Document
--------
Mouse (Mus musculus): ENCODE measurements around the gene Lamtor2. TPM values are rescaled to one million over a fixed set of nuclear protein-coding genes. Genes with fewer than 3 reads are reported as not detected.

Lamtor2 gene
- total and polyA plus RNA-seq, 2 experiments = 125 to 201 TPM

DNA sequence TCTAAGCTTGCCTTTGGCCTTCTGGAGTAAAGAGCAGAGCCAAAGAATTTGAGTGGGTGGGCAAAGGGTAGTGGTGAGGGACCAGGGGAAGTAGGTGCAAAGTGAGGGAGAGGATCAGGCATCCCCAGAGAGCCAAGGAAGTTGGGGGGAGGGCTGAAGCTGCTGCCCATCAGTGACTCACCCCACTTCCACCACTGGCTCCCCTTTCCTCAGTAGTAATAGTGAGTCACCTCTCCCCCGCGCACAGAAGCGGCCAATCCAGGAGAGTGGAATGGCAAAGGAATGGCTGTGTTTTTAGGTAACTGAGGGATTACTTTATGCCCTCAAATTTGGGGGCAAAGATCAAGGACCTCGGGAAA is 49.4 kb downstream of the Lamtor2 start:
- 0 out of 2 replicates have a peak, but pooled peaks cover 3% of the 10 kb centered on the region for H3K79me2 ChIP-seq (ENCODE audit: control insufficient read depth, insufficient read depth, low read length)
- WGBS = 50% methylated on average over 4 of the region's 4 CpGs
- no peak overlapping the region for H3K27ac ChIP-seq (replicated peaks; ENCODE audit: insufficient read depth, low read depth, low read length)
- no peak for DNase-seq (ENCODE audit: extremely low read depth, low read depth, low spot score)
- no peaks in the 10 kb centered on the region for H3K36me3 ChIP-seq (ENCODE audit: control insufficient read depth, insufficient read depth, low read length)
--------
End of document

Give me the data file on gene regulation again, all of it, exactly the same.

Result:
Mouse (Mus musculus): ENCODE measurements around the gene Lamtor2. TPM values are rescaled to one million over a fixed set of nuclear protein-coding genes. Genes with fewer than 3 reads are reported as not detected.

Lamtor2 gene
- total and polyA plus RNA-seq, 2 experiments = 125 to 201 TPM

DNA sequence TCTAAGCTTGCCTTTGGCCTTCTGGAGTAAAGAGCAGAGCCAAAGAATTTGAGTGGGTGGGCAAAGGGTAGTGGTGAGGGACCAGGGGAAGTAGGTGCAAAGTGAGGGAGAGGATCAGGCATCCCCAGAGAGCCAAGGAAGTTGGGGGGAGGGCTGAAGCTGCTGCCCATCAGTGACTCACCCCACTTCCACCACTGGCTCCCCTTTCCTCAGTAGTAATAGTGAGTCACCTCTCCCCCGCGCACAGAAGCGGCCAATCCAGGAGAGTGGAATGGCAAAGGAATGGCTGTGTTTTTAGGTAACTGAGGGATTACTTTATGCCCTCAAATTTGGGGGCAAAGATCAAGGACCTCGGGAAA is 49.4 kb downstream of the Lamtor2 start:
- 0 out of 2 replicates have a peak, but pooled peaks cover 3% of the 10 kb centered on the region for H3K79me2 ChIP-seq (ENCODE audit: control insufficient read depth, insufficient read depth, low read length)
- WGBS = 50% methylated on average over 4 of the region's 4 CpGs
- no peak overlapping the region for H3K27ac ChIP-seq (replicated peaks; ENCODE audit: insufficient read depth, low read depth, low read length)
- no peak for DNase-seq (ENCODE audit: extremely low read depth, low read depth, low spot score)
- no peaks in the 10 kb centered on the region for H3K36me3 ChIP-seq (ENCODE audit: control insufficient read depth, insufficient read depth, low read length)